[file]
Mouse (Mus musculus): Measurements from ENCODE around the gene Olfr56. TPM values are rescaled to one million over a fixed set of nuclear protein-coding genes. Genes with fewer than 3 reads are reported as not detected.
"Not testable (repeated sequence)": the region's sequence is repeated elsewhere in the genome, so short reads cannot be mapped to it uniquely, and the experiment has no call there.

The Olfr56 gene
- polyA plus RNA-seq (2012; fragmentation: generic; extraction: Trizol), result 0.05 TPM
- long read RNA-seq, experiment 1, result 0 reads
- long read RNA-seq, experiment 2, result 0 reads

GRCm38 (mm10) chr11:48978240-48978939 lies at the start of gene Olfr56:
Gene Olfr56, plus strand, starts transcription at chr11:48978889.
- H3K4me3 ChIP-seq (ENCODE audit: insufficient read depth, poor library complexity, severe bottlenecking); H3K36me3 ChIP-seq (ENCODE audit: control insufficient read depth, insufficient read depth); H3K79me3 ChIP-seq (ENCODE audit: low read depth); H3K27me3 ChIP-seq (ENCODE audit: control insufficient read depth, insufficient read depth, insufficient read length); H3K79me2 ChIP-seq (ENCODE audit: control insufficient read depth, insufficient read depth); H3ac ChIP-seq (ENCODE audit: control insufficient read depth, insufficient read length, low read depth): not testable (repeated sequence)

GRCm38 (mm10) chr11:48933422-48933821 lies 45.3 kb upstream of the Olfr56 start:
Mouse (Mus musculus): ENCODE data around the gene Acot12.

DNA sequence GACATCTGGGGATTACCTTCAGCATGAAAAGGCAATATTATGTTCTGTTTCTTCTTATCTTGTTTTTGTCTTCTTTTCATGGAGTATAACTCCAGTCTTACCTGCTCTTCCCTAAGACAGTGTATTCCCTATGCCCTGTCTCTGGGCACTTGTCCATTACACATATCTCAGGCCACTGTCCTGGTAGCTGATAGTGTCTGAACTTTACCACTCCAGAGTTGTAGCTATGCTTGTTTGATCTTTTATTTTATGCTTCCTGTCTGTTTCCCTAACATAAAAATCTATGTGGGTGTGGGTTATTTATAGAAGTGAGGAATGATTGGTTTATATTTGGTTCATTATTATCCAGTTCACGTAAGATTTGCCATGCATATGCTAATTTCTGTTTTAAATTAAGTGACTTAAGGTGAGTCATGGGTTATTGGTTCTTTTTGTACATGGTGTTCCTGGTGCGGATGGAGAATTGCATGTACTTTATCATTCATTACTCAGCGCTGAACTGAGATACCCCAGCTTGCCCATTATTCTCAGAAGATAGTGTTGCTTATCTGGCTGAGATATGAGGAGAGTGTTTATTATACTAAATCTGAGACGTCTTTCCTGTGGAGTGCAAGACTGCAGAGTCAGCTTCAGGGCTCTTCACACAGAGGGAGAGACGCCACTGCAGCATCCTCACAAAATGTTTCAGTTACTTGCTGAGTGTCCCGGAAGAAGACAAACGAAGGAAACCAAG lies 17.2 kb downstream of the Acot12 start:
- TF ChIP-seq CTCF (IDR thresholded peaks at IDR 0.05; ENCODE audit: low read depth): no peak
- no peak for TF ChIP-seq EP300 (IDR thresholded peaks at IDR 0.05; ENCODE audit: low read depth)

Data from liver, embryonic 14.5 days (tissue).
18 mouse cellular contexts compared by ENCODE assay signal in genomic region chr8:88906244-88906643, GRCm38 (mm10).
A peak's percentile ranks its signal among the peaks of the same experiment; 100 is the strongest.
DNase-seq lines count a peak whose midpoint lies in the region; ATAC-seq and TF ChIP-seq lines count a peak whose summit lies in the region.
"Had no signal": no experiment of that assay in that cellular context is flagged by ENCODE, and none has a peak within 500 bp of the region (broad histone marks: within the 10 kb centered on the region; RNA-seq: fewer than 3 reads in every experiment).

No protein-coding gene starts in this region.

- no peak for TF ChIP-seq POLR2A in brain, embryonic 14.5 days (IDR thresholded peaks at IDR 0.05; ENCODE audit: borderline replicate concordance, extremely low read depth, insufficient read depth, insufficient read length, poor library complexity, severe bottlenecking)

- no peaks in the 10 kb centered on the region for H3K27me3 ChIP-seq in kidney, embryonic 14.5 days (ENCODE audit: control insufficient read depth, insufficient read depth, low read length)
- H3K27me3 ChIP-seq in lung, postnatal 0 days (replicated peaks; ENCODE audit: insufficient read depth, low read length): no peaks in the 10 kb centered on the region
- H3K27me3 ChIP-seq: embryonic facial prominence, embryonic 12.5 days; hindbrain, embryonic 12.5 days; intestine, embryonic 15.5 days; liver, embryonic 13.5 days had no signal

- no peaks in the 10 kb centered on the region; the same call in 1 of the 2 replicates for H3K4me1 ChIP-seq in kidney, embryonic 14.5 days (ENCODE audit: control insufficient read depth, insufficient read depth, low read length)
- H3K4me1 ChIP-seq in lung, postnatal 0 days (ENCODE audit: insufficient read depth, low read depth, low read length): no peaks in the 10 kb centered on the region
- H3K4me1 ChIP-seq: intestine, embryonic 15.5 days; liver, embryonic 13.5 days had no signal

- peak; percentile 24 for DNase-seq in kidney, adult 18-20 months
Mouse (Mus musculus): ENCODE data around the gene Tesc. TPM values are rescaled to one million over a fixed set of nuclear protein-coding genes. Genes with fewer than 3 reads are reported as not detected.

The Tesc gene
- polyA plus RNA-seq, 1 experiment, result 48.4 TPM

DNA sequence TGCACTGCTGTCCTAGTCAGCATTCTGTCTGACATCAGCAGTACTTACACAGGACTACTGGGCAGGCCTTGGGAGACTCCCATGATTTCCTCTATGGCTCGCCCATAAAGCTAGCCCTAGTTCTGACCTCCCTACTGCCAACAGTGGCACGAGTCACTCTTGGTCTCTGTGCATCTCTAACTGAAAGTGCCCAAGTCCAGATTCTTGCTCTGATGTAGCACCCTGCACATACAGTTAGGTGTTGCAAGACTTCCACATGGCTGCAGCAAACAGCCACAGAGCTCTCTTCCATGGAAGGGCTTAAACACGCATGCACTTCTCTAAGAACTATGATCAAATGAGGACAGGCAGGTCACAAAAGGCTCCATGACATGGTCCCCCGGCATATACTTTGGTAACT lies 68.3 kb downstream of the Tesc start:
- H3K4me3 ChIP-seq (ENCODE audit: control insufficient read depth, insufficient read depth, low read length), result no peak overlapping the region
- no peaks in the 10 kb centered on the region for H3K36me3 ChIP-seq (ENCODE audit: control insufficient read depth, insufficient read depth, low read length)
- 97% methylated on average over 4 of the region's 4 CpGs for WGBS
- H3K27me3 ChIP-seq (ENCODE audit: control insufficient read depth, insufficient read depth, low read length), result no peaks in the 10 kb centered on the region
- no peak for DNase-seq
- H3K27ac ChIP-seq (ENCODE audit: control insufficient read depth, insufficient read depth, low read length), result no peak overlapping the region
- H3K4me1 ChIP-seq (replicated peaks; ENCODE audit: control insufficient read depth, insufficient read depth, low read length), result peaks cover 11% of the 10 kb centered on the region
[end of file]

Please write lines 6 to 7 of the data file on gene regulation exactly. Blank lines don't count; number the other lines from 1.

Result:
- long read RNA-seq, experiment 2, result 0 reads

GRCm38 (mm10) chr11:48978240-48978939 lies at the start of gene Olfr56: